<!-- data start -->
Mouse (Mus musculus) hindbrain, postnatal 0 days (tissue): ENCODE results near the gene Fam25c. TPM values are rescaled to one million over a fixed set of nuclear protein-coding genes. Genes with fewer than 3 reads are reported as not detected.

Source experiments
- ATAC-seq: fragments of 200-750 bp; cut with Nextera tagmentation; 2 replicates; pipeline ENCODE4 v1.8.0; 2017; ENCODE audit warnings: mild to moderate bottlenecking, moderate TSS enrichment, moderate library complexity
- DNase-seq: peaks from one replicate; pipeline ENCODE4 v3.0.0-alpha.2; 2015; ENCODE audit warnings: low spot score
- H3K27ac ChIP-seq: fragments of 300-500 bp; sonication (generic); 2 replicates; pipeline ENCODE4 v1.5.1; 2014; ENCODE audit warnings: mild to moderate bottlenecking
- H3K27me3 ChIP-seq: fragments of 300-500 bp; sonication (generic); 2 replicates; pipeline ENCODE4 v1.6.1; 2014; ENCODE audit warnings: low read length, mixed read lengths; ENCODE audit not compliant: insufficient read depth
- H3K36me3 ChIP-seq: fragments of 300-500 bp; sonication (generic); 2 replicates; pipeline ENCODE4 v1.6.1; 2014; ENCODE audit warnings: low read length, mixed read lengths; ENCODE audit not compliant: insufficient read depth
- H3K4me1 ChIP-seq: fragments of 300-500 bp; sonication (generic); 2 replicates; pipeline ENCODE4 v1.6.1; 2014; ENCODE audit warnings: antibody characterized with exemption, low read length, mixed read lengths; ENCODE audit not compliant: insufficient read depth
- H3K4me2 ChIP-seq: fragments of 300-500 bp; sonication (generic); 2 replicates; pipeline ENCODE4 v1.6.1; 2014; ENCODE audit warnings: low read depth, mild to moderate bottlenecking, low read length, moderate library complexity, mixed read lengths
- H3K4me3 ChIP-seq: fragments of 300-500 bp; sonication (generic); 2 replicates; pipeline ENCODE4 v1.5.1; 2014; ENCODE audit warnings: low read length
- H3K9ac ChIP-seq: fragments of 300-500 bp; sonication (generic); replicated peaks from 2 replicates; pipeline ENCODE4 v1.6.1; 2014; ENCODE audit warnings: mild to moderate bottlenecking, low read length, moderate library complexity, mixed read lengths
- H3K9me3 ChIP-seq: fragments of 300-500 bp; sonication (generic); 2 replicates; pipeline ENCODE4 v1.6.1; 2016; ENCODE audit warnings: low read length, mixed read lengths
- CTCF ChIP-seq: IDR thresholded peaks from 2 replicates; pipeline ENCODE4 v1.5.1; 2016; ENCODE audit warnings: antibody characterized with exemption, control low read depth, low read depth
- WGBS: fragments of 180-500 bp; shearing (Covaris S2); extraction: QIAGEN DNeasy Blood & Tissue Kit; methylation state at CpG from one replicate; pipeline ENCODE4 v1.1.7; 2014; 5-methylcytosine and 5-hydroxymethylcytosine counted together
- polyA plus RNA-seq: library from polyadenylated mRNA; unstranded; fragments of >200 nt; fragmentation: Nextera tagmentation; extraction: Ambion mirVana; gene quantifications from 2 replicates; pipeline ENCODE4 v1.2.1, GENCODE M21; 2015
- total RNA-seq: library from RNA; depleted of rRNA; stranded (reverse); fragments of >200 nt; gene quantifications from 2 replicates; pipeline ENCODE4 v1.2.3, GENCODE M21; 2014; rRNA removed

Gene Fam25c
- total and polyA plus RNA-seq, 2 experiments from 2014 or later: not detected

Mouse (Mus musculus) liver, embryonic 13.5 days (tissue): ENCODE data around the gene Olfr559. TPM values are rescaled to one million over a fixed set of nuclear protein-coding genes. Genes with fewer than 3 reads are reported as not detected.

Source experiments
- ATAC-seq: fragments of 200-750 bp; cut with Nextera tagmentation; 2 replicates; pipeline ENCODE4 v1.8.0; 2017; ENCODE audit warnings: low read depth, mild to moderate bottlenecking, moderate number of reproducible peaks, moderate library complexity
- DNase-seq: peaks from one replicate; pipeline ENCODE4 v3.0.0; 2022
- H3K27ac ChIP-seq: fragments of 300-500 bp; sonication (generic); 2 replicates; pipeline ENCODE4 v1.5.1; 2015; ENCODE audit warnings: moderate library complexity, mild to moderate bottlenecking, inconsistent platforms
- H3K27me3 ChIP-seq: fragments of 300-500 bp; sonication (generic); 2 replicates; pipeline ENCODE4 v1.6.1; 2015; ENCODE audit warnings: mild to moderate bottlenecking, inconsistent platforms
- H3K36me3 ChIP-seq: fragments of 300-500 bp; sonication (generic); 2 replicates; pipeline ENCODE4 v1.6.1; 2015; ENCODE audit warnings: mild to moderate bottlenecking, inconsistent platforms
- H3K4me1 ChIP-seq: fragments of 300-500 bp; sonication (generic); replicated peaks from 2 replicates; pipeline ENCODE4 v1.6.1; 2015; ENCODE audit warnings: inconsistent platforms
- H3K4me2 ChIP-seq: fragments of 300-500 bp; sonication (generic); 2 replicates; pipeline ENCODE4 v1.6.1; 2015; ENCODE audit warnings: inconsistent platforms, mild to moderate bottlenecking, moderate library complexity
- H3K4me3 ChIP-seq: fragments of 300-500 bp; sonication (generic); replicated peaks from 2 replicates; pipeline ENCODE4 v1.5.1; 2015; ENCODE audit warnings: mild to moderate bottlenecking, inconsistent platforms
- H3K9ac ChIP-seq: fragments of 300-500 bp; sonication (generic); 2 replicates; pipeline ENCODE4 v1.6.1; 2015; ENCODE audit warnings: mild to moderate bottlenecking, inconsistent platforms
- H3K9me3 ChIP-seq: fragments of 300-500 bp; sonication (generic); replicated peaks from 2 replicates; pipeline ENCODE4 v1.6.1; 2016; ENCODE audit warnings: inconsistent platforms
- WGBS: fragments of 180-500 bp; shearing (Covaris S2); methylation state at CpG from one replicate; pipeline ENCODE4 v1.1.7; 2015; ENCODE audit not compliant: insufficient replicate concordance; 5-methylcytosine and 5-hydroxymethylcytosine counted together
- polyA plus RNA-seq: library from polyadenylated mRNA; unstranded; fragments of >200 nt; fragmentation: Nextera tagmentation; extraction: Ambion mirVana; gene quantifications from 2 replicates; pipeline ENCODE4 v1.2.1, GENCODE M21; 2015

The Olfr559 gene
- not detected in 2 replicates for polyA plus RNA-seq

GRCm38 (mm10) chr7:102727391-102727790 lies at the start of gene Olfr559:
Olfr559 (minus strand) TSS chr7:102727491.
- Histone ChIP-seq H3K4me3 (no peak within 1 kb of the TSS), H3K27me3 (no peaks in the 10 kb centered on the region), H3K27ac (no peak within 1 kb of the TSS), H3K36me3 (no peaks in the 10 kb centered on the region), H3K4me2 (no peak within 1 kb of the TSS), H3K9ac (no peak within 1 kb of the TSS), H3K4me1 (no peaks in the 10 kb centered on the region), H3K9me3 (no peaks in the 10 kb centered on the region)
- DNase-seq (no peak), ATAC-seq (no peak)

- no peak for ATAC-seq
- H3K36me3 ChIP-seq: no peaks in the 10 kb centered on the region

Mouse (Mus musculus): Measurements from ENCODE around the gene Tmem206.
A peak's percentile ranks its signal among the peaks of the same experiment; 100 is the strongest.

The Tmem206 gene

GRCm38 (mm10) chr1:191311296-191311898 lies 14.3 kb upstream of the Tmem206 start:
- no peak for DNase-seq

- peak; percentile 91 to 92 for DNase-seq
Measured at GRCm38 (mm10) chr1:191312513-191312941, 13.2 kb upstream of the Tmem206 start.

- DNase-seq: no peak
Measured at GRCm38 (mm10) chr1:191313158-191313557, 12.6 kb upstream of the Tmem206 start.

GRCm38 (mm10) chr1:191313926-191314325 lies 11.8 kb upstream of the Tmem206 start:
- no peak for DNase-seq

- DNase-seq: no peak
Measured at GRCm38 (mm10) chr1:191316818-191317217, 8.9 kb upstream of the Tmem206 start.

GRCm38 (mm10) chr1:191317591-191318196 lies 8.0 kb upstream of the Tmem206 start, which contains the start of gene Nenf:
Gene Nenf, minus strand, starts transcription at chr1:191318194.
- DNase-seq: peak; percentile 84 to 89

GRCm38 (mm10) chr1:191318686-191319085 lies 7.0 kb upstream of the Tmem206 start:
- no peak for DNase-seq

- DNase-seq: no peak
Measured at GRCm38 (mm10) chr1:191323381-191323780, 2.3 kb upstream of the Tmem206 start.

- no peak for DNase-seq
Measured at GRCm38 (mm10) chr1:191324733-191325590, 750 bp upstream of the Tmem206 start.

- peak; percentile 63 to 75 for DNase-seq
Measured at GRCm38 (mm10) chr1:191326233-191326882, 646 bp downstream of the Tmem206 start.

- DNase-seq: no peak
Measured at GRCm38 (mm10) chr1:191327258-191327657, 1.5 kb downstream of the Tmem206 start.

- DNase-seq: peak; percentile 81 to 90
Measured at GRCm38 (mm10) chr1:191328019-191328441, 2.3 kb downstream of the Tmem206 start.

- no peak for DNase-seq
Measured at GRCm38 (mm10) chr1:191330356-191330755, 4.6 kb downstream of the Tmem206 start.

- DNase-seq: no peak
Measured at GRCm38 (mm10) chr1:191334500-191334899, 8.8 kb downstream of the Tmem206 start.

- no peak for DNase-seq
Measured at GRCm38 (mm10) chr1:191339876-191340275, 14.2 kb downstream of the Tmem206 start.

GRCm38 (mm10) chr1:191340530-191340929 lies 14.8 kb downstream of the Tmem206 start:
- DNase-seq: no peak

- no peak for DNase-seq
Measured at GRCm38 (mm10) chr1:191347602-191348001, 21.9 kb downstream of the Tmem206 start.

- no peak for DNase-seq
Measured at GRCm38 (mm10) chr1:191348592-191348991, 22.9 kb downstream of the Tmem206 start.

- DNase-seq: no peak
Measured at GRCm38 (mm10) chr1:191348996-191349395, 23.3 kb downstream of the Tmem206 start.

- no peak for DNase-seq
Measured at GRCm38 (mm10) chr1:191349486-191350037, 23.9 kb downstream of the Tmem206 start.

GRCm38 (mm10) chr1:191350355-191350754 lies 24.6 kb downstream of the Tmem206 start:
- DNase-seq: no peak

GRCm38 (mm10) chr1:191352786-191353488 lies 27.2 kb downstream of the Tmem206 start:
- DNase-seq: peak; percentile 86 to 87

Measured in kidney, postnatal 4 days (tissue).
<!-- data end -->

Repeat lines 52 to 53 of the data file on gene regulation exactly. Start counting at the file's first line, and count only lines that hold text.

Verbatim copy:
- DNase-seq: no peak
Measured at GRCm38 (mm10) chr1:191316818-191317217, 8.9 kb upstream of the Tmem206 start.